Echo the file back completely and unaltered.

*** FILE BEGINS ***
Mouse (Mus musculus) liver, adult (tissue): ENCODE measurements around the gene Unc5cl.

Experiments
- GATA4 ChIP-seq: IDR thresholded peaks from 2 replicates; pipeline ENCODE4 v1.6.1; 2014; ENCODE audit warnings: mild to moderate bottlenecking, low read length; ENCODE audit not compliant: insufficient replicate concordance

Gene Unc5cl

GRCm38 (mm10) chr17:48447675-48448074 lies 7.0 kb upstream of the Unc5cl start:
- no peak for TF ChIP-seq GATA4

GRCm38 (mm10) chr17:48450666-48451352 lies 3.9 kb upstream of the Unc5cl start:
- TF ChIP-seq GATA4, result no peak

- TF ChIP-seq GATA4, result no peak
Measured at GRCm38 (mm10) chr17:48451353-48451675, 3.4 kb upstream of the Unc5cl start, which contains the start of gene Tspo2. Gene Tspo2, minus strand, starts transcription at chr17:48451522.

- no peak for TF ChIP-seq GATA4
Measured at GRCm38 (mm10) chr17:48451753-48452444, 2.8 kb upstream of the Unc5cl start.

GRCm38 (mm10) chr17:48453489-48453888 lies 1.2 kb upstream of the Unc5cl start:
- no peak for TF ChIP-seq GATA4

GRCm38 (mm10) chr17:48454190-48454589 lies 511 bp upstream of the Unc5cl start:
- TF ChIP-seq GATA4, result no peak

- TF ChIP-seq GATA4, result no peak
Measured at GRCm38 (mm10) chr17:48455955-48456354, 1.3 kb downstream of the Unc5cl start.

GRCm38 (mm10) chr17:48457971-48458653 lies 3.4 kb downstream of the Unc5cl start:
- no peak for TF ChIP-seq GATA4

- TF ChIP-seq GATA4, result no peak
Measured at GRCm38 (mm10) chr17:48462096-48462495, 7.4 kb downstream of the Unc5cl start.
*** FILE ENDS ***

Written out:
Mouse (Mus musculus) liver, adult (tissue): ENCODE measurements around the gene Unc5cl.

Experiments
- GATA4 ChIP-seq: IDR thresholded peaks from 2 replicates; pipeline ENCODE4 v1.6.1; 2014; ENCODE audit warnings: mild to moderate bottlenecking, low read length; ENCODE audit not compliant: insufficient replicate concordance

Gene Unc5cl

GRCm38 (mm10) chr17:48447675-48448074 lies 7.0 kb upstream of the Unc5cl start:
- no peak for TF ChIP-seq GATA4

GRCm38 (mm10) chr17:48450666-48451352 lies 3.9 kb upstream of the Unc5cl start:
- TF ChIP-seq GATA4, result no peak

- TF ChIP-seq GATA4, result no peak
Measured at GRCm38 (mm10) chr17:48451353-48451675, 3.4 kb upstream of the Unc5cl start, which contains the start of gene Tspo2. Gene Tspo2, minus strand, starts transcription at chr17:48451522.

- no peak for TF ChIP-seq GATA4
Measured at GRCm38 (mm10) chr17:48451753-48452444, 2.8 kb upstream of the Unc5cl start.

GRCm38 (mm10) chr17:48453489-48453888 lies 1.2 kb upstream of the Unc5cl start:
- no peak for TF ChIP-seq GATA4

GRCm38 (mm10) chr17:48454190-48454589 lies 511 bp upstream of the Unc5cl start:
- TF ChIP-seq GATA4, result no peak

- TF ChIP-seq GATA4, result no peak
Measured at GRCm38 (mm10) chr17:48455955-48456354, 1.3 kb downstream of the Unc5cl start.

GRCm38 (mm10) chr17:48457971-48458653 lies 3.4 kb downstream of the Unc5cl start:
- no peak for TF ChIP-seq GATA4

- TF ChIP-seq GATA4, result no peak
Measured at GRCm38 (mm10) chr17:48462096-48462495, 7.4 kb downstream of the Unc5cl start.